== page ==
I’ve accidentally opened two copies of Scrivener at the same time (two different projects), and have immediately closed one, thinking that it probably was a bad thing to do. But lately, I’ve wondered if maybe that just wasn’t true?
Is there any reason why this wouldn’t work? There are lots of other apps that allow more than one instance to run simultaneously, so maybe this would be okay with Scrivener?
I am planning a rewrite of part of a project and for my way of thinking, it would work nicely to have one copy running on one monitor and another on another monitor and copy/paste from one to the other where needed.
I can’t speak for Windows, but it’s OK with the Mac version.
It’s the same application, opening two different project files.
And yes, you can drag/drop items between the two.
I would not try to open two different window views of the same file.
(I don’t think that’s possible.)
Although I could open a new blank project and copy parts of another project into it.
That’s handy if you have decided to split up early material into later versions.
I frequently have two or more separate projects open at once. There’s nothing wrong with doing that.
Conceptually and practically, this is no different than having two Word documents open at the same time, or two spreadsheets, or two browser windows, etc… The only visible difference is that the projects are each made of many individual files and folders.
The experts will no doubt weigh in with more substantial advice. But in my use of Scrivener for Windows, I’ve more than once opened two different projects in two different instances of Scrivener at the same time. I don’t think that’s a problem.
I’d be really hesitant about opening the same project in two different instances, though. What with auto-saving, auto-backup, and human error, I’d think there’d be too much chance of two different processes trying to write to the same file at the same time, risking corruption of the file.
Given what you want to do, what about saving the entire project under a new name (using File > Save As), then opening that new-name version and deleting everything but the bit you want to revise (keeping whatever is needed to support that bit)? You could work on the revisions, then copy and paste from there back into the original.
There are probably better ways to do this, and no doubt someone with more knowledge will suggest one. But this method should avoid any risk of damaging the entire project.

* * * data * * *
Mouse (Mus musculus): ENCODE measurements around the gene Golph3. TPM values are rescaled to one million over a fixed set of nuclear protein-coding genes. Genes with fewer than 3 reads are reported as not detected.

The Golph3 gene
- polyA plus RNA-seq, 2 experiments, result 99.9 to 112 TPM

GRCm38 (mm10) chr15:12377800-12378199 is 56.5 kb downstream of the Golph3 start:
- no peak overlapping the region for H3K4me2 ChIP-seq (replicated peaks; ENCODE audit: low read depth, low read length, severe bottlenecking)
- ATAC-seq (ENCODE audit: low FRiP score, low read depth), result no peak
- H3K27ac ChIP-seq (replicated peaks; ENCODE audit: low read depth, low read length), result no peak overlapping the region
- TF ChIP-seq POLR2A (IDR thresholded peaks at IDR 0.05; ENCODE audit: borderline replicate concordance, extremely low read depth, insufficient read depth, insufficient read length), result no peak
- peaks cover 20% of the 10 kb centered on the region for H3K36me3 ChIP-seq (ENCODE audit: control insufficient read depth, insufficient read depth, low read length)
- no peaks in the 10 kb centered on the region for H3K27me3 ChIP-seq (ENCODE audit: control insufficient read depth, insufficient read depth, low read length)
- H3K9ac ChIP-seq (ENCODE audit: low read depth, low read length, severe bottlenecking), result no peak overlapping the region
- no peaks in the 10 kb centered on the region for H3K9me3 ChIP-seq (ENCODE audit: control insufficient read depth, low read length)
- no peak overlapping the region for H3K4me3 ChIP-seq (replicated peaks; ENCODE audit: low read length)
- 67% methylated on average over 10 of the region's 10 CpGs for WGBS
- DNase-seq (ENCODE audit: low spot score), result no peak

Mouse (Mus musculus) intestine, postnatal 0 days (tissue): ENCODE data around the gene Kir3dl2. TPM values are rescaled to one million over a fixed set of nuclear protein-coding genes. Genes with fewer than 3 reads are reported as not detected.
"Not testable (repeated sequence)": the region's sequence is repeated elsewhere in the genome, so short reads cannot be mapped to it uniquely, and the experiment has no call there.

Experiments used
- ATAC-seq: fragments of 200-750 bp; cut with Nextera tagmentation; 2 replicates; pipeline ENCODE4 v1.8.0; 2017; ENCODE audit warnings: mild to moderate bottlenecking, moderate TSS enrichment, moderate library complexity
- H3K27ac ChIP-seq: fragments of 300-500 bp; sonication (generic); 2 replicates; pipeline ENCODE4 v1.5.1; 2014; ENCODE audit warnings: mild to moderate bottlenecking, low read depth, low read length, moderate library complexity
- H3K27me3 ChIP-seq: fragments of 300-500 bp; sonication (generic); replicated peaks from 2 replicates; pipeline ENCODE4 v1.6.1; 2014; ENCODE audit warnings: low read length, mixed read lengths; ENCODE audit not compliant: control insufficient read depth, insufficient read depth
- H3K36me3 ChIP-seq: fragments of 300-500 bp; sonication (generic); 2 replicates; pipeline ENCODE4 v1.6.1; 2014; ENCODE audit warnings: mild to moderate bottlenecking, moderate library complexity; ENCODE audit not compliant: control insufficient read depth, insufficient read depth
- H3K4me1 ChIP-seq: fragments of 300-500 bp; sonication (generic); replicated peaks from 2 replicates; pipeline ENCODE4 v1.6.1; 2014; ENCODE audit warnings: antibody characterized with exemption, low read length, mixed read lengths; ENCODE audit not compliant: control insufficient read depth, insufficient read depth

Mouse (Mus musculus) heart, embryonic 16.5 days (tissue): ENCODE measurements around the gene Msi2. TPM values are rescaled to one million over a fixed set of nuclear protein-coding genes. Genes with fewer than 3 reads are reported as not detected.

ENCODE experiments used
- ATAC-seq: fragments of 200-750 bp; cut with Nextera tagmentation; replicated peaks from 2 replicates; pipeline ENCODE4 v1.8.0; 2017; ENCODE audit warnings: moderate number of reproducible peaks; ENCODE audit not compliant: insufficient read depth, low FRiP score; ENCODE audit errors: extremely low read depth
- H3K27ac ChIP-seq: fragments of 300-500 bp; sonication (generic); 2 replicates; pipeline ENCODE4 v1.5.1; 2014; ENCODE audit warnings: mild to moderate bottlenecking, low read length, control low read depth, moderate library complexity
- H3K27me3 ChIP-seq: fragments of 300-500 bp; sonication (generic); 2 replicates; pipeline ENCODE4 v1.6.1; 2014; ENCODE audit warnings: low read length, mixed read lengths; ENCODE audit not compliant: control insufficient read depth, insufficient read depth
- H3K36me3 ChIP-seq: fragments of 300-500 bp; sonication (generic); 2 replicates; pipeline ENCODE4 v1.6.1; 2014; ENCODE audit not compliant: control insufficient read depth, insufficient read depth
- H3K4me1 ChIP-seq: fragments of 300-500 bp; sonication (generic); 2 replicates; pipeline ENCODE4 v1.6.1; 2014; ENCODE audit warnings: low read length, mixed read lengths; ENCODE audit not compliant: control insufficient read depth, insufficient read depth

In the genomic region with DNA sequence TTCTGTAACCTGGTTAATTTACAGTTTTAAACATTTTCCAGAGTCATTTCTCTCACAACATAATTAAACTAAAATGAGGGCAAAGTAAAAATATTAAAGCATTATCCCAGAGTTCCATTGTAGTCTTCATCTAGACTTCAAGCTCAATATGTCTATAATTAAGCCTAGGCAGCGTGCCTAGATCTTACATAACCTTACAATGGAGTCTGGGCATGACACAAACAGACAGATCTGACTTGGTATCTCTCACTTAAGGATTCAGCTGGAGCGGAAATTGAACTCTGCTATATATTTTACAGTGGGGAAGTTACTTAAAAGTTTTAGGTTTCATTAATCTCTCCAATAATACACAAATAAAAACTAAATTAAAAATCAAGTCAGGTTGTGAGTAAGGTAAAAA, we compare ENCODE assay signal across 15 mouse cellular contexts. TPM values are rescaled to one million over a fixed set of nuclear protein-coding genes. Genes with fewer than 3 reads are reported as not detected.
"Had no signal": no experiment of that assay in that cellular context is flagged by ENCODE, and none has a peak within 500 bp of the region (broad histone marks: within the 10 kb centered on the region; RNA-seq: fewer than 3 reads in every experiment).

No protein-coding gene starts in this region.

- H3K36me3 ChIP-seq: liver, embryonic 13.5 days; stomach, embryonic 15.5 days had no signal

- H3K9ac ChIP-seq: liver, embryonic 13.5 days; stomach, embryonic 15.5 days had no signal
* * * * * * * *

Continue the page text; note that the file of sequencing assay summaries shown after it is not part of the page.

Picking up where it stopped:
I just tried opening the same project twice by double-clicking on the .scrivx file after I had it open. Scrivener just silently refuses to open it again. If you somehow managed to get it to try, it would normally warn you that the project is already open, possibly on another machine (a familiar sight for Dropbox users).
You can accidentally end up editing a copy of your project if you use “File->Save As” to create a backup before doing structural changes to your work, but that’s beside the point… but since I mentioned it, the way to avoid this is to use “File->Backup->Backup to”. It makes a copy, but leaves you editing the original.
There is absolutely no problem with editing multiple projects at once on your computer. The software has been designed with this eventuality in mind.
As for the same project in two instances, that should not even be possible, and you definitely would not want to try and trick your computer into doing it. If you try to open an already open project, the existing window should be raised instead.
Okay, specifically on that: yes you can work that way, but I would give consideration to handling your revisions in a single project, first. Simply duplicating the contents of the Draft folder and grouping them into a new top-level folder can be enough to set aside a “revision” that will be as complete as possible, all the way down to its keywords and notes. Meanwhile it will allow you to open up older revisions in a second split while you work on the current WIP in the other. Overall it should be much more efficient to work this way, than using two project windows.
Of course, there are also snapshots. Some prefer to set aside revisions on a piecemeal basis rather than bulk copying the entire draft whether or not every single section of it needs a duplicate copy. Snapshots stay embedded in the outline, invisible to it save for those little “dog ears” on the document icons that have snapshots. So they don’t clutter things up and can be referenced in the Inspector sidebar for copy & paste.